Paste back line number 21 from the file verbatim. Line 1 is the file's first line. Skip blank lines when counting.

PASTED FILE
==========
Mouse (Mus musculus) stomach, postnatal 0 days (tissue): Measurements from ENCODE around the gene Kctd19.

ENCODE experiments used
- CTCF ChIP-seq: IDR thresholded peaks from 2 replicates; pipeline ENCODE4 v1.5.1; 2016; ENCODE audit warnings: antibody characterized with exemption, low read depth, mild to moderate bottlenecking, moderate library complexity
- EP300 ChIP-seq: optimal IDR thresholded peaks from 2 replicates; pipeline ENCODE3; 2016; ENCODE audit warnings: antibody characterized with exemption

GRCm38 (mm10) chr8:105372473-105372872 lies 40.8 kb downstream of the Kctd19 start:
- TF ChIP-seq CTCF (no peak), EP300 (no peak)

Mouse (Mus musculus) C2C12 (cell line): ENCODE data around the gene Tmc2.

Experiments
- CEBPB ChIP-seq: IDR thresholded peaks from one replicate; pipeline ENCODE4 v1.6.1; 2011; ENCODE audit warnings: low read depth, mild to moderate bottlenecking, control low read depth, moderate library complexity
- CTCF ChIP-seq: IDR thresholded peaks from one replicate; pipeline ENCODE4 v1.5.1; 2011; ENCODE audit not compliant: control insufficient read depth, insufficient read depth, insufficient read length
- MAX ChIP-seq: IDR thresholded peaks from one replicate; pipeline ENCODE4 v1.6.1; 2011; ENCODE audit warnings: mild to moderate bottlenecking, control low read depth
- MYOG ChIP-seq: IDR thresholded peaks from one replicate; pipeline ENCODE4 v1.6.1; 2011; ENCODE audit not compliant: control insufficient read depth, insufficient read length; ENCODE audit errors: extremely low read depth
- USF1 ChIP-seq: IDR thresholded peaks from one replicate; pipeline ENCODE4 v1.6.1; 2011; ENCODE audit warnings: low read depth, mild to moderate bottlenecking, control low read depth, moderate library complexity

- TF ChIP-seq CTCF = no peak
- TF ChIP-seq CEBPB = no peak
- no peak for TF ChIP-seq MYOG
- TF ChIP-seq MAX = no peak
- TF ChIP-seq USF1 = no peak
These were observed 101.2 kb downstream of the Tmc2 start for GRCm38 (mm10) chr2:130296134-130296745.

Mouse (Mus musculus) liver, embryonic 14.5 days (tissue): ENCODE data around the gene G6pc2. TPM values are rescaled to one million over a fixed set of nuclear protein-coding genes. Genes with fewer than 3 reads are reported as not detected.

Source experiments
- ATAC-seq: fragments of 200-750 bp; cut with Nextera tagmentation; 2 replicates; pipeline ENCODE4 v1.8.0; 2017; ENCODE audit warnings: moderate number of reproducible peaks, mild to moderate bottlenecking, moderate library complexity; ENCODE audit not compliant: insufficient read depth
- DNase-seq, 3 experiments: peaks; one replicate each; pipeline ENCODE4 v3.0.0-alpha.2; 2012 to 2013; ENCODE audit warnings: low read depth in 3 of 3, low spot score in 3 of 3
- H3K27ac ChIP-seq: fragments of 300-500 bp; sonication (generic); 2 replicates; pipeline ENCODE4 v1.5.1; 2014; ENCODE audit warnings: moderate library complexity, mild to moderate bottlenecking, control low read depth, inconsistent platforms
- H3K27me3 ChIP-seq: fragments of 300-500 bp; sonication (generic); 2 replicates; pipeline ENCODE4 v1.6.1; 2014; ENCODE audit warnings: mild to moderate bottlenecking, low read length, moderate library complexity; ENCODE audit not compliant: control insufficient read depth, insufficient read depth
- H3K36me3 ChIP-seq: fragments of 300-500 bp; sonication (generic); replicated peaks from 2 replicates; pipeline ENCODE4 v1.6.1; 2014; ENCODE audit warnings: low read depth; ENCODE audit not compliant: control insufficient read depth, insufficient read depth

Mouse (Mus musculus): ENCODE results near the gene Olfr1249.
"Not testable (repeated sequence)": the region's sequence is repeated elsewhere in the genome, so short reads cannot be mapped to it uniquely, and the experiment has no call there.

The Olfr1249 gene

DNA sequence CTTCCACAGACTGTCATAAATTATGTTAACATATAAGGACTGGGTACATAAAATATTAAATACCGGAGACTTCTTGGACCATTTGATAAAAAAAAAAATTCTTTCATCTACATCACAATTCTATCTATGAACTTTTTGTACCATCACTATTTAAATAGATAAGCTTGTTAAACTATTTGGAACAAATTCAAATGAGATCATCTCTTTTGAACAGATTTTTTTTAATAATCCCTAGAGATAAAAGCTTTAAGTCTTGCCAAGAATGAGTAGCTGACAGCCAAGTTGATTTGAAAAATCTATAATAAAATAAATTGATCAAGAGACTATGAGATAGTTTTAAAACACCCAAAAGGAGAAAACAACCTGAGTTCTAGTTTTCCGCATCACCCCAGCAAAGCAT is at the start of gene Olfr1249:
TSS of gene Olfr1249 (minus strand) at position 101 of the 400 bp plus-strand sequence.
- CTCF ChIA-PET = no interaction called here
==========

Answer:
Source experiments